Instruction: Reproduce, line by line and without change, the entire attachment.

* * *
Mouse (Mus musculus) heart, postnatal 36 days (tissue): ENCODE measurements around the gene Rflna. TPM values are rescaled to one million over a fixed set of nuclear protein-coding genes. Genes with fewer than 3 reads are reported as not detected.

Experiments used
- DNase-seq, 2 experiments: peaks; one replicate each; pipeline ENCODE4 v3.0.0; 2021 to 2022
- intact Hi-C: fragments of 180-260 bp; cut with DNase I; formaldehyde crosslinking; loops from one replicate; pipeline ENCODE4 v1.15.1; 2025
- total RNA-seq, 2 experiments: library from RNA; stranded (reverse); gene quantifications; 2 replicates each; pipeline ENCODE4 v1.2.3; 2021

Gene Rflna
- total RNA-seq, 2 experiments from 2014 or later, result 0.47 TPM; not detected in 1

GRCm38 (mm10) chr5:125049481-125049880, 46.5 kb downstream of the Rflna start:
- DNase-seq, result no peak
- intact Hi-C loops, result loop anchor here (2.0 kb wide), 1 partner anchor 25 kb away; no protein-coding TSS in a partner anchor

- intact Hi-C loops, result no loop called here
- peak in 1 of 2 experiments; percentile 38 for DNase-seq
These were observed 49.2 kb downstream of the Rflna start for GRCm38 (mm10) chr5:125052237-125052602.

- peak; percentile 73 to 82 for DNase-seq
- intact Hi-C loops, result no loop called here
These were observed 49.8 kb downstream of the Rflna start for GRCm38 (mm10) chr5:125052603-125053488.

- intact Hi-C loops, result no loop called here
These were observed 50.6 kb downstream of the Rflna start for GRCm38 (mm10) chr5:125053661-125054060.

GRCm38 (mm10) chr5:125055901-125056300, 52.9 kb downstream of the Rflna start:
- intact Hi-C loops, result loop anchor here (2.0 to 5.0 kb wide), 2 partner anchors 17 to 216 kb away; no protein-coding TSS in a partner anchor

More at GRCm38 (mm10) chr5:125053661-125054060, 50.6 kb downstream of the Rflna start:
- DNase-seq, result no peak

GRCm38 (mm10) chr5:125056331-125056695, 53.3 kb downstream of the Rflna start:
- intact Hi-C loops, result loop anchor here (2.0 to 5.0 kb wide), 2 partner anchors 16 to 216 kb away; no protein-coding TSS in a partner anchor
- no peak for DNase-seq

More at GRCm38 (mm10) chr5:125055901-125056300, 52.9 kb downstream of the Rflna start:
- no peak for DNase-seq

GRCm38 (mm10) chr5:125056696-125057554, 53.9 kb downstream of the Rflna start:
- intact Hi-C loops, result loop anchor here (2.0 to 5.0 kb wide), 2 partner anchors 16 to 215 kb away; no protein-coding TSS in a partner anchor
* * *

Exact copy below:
Mouse (Mus musculus) heart, postnatal 36 days (tissue): ENCODE measurements around the gene Rflna. TPM values are rescaled to one million over a fixed set of nuclear protein-coding genes. Genes with fewer than 3 reads are reported as not detected.

Experiments used
- DNase-seq, 2 experiments: peaks; one replicate each; pipeline ENCODE4 v3.0.0; 2021 to 2022
- intact Hi-C: fragments of 180-260 bp; cut with DNase I; formaldehyde crosslinking; loops from one replicate; pipeline ENCODE4 v1.15.1; 2025
- total RNA-seq, 2 experiments: library from RNA; stranded (reverse); gene quantifications; 2 replicates each; pipeline ENCODE4 v1.2.3; 2021

Gene Rflna
- total RNA-seq, 2 experiments from 2014 or later, result 0.47 TPM; not detected in 1

GRCm38 (mm10) chr5:125049481-125049880, 46.5 kb downstream of the Rflna start:
- DNase-seq, result no peak
- intact Hi-C loops, result loop anchor here (2.0 kb wide), 1 partner anchor 25 kb away; no protein-coding TSS in a partner anchor

- intact Hi-C loops, result no loop called here
- peak in 1 of 2 experiments; percentile 38 for DNase-seq
These were observed 49.2 kb downstream of the Rflna start for GRCm38 (mm10) chr5:125052237-125052602.

- peak; percentile 73 to 82 for DNase-seq
- intact Hi-C loops, result no loop called here
These were observed 49.8 kb downstream of the Rflna start for GRCm38 (mm10) chr5:125052603-125053488.

- intact Hi-C loops, result no loop called here
These were observed 50.6 kb downstream of the Rflna start for GRCm38 (mm10) chr5:125053661-125054060.

GRCm38 (mm10) chr5:125055901-125056300, 52.9 kb downstream of the Rflna start:
- intact Hi-C loops, result loop anchor here (2.0 to 5.0 kb wide), 2 partner anchors 17 to 216 kb away; no protein-coding TSS in a partner anchor

More at GRCm38 (mm10) chr5:125053661-125054060, 50.6 kb downstream of the Rflna start:
- DNase-seq, result no peak

GRCm38 (mm10) chr5:125056331-125056695, 53.3 kb downstream of the Rflna start:
- intact Hi-C loops, result loop anchor here (2.0 to 5.0 kb wide), 2 partner anchors 16 to 216 kb away; no protein-coding TSS in a partner anchor
- no peak for DNase-seq

More at GRCm38 (mm10) chr5:125055901-125056300, 52.9 kb downstream of the Rflna start:
- no peak for DNase-seq

GRCm38 (mm10) chr5:125056696-125057554, 53.9 kb downstream of the Rflna start:
- intact Hi-C loops, result loop anchor here (2.0 to 5.0 kb wide), 2 partner anchors 16 to 215 kb away; no protein-coding TSS in a partner anchor